At least five local baseball players were selected last week in the major league amateur draft.
St. Bernard pitcher/outfielder Brandon Pernell was drafted in the 19th round and was signed by the San Diego Padres. Pernell batted .407 with six home runs and 30 runs batted in. He had a 7-4 record with a 2.41 earned-run average.
Pernell said it was a tough decision to give up a baseball scholarship to the University of Miami so he could sign with the Padres.
"I played summer ball with the Padres and I really like the team," said Pernell, who will report Tuesday to the Padres' rookie team in Peoria, Ariz. "I decided I wanted to keep playing baseball throughout the year and not go to school. It was a hard decision to make."
St. Bernard's outfielder Dion Battee was taken in the 32nd round by the Florida Marlins. Battee batted .402 this season with nine home runs and 34 RBI. He is a candidate for The Times' Westside Player of the Year.
Ten Vikings have been drafted in the last 10 years.
Another player-of-the-year candidate, St. Monica's Carlos Casillas, was drafted in the 20th round by the Baltimore Orioles.
Pepperdine had two outfielders drafted by the Oakland A's. Ryan Christenson, the West Coast Conference player of the year, was selected in the 10th round. Christenson led the WCC with a .379 batting average. David Newhan, who had a .367 batting average, was taken in the 17th round.
UCLA shortstop Gar Vallone was drafted by the California Angels in the 24th round. Vallone batted .292 with eight home runs and 34 RBI.
Brentwood's tennis championship was such big news that even a local radio station talked about the win on Tuesday.
During his popular morning radio show on KIIS-FM (102.7), disc jockey Rick Dees praised the Eagles' performance and then made jokes about the highly affluent private school.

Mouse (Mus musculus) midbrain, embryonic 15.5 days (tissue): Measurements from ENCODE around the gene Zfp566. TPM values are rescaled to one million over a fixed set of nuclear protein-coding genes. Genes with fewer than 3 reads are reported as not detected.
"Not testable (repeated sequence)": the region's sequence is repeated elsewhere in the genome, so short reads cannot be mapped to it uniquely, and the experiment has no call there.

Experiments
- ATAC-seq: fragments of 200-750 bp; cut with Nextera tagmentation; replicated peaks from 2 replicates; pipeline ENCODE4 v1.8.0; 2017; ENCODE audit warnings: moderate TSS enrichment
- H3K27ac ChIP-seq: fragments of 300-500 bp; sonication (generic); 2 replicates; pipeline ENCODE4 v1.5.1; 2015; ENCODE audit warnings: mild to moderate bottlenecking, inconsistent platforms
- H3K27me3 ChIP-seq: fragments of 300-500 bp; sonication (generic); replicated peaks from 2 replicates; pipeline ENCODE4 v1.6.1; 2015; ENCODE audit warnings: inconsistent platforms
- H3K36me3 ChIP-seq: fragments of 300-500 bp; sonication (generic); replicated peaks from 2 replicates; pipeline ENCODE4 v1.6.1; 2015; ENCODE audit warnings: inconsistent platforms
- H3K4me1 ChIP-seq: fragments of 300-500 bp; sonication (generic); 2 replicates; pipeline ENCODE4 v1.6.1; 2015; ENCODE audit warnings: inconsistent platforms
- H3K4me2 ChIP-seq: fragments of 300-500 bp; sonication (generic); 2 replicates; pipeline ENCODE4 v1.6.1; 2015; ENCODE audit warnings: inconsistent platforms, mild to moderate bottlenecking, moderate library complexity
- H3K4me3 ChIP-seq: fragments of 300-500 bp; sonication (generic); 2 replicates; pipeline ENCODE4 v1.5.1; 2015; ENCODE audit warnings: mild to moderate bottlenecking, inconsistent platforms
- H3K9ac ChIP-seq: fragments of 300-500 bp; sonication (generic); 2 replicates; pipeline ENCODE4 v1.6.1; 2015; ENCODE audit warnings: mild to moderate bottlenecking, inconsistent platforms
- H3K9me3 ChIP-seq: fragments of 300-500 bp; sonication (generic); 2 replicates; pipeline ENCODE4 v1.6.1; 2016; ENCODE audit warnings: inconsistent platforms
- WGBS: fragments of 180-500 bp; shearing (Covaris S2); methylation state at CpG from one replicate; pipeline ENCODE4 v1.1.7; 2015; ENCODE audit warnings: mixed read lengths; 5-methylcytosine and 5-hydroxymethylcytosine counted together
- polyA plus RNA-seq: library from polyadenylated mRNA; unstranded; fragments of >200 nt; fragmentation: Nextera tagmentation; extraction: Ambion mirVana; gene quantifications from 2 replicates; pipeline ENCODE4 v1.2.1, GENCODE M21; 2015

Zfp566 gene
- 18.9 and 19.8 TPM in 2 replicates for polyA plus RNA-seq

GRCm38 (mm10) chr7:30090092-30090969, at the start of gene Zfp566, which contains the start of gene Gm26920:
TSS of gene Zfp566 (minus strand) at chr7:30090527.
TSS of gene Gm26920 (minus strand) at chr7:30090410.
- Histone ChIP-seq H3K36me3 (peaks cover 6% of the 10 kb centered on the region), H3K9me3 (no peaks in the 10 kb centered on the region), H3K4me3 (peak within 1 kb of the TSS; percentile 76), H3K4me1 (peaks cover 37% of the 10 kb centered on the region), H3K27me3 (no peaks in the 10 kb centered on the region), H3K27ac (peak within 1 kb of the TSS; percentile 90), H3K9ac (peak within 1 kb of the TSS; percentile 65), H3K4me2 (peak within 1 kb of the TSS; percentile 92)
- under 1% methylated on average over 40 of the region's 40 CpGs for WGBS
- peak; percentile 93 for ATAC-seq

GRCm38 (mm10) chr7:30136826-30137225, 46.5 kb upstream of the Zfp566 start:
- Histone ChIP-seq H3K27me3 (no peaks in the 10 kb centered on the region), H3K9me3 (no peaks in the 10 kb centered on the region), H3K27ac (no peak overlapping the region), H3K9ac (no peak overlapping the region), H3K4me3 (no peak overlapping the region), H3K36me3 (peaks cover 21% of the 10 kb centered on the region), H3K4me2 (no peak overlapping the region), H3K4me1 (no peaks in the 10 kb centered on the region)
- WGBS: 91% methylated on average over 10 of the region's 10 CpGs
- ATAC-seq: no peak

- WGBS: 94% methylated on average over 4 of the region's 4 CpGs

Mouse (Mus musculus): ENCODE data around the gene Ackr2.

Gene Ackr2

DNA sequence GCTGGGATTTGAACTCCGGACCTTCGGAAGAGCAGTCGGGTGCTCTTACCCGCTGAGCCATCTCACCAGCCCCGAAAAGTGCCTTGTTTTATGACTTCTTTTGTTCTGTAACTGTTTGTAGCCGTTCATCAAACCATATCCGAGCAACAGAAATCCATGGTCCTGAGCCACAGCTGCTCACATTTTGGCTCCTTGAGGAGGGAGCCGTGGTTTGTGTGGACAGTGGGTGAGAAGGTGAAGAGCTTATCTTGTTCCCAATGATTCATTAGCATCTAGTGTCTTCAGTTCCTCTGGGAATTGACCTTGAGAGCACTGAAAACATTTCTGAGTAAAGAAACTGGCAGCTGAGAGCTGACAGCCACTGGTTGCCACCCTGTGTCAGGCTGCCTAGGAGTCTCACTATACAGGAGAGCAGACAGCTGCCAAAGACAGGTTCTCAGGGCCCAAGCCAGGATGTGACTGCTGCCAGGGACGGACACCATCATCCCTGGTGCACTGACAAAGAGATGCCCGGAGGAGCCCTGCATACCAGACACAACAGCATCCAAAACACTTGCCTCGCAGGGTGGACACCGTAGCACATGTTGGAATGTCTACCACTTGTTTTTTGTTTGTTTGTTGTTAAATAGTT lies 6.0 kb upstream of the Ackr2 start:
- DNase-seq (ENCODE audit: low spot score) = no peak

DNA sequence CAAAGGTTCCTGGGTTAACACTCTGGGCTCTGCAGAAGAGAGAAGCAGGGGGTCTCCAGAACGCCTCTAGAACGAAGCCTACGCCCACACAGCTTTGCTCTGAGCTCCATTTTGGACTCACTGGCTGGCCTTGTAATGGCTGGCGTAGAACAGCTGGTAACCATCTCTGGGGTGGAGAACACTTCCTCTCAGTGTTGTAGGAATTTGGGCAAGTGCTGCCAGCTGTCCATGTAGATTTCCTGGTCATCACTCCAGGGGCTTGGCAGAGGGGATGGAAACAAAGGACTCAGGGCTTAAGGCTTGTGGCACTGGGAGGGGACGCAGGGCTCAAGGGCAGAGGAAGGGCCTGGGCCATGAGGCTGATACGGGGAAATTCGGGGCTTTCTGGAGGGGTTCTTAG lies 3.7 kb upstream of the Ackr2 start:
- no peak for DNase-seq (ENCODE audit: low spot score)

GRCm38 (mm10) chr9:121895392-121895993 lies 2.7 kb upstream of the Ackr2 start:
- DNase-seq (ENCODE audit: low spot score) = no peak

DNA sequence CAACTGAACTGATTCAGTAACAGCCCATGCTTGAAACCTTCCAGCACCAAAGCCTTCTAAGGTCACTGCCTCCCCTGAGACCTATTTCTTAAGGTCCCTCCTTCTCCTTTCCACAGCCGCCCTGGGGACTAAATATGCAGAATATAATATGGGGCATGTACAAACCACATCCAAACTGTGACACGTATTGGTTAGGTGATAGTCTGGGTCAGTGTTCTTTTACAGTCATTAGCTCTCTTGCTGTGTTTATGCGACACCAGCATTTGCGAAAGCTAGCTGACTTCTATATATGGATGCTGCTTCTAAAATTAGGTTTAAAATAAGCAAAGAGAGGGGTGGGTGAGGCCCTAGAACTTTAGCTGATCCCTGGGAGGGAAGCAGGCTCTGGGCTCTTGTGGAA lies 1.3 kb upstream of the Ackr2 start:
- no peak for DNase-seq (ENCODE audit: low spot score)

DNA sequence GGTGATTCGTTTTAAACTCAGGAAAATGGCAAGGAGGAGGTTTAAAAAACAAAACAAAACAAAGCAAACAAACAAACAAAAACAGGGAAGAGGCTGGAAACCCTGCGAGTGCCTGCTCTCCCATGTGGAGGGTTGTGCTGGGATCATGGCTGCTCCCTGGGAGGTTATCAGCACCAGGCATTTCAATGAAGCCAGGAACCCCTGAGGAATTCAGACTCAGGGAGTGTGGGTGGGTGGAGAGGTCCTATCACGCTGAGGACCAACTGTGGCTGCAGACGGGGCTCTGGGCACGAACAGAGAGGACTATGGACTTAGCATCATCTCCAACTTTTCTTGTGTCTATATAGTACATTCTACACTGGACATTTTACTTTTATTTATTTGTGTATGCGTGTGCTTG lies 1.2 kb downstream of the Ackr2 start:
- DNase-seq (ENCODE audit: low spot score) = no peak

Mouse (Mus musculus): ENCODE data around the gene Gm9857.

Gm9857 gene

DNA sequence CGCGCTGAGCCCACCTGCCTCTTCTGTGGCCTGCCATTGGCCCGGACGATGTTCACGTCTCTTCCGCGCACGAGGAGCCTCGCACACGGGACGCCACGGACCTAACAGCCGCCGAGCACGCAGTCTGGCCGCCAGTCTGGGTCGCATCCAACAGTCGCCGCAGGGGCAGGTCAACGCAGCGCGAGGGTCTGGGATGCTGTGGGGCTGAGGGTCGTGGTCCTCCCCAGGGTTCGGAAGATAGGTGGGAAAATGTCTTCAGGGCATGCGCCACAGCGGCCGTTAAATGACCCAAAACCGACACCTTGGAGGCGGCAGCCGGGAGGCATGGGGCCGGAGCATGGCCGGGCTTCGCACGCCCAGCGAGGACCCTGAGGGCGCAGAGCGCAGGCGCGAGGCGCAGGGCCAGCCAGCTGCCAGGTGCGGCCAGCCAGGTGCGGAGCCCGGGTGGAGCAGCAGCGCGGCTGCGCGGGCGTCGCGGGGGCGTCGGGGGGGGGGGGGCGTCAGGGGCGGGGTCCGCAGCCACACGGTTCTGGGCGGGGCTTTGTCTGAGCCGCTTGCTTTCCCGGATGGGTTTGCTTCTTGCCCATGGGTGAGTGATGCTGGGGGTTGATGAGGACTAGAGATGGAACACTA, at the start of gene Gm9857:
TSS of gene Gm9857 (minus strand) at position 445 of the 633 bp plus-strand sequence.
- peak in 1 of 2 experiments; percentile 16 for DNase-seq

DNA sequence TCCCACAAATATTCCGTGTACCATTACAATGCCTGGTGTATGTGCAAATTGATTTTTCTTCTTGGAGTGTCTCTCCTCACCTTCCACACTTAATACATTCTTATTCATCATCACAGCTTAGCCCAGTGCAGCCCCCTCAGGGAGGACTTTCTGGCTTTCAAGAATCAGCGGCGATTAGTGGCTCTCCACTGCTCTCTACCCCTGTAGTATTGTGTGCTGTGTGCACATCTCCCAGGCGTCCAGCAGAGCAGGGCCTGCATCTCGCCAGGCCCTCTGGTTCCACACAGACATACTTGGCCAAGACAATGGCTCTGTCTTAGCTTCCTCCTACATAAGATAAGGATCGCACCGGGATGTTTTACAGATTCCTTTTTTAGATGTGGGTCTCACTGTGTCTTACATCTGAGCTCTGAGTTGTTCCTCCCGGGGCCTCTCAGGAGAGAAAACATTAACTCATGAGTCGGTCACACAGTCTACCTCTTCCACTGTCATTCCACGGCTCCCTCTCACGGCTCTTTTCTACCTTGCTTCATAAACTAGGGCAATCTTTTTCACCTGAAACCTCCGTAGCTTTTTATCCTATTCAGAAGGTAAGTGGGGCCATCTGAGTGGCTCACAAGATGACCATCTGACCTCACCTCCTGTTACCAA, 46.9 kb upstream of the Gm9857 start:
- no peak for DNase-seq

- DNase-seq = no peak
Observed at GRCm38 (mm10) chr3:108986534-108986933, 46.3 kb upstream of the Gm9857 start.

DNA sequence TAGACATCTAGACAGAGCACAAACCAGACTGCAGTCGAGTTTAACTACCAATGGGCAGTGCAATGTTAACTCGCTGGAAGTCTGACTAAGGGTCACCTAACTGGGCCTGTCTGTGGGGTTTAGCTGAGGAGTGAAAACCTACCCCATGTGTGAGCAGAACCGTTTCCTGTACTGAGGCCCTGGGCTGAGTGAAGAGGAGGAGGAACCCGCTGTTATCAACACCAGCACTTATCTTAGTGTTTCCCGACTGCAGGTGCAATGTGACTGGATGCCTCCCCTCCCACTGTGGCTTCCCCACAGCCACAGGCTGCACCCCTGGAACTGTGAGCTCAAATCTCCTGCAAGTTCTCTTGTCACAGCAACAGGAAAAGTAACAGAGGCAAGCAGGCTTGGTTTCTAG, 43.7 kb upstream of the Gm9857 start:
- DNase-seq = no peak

After hearing the school's enrollment cost, Dees remarked, "Who do they have as tennis coach, Roscoe Tanner?"
Actually Tanner, the former men's pro, could not do any better than Brentwood Coach Keith Sarkisian.
In his second year as coach, Sarkisian guided the Eagles to their second consecutive Southern Section Division III boys' title. The top-seeded Eagles defeated Etiwanda, 13-5, May 31.
Junior Scott Borenstein swept his three singles matches to lead the Eagles (19-3). Borenstein has lost only one singles match all season.
Former West Los Angeles baseball coach Art Harris was inducted into the California Community College Baseball Coaches' Hall of Fame last week.
Harris, 57, the only baseball coach in West L.A. history, was honored in conjunction with the state final four playoffs in Fresno.
"I am grateful that this comes 10 years after we shut down the [baseball] program," Harris said. "It is extra special to be selected by your peers, the people you played against and worked with. . . . It is so gratifying to know that they think you did well."
Harris, who also coached at Fairfax and Venice highs, had a 222-57 record as a high school coach. He had a 10-year record of 274-139 at West L.A.
When the program was discontinued in 1985, Harris remained to teach at the school. He also scouts for the Dodgers.
The Southern Section rules allow for a three-week window that provides football coaches with a look-see at next season's gridiron prospects. From May 15 until the end of the school year, coaches may conduct 15 after-school practice sessions. There is no Sunday practice and players are not allowed to wear pads.
"It's a great chance for coaches to evaluate talent, or for new coaches to get to know their personnel," Southern Section Commissioner Dean Crowley said.
Other late-spring and summer opportunities come in the form of passing leagues, football camps and the Watts Summer Games.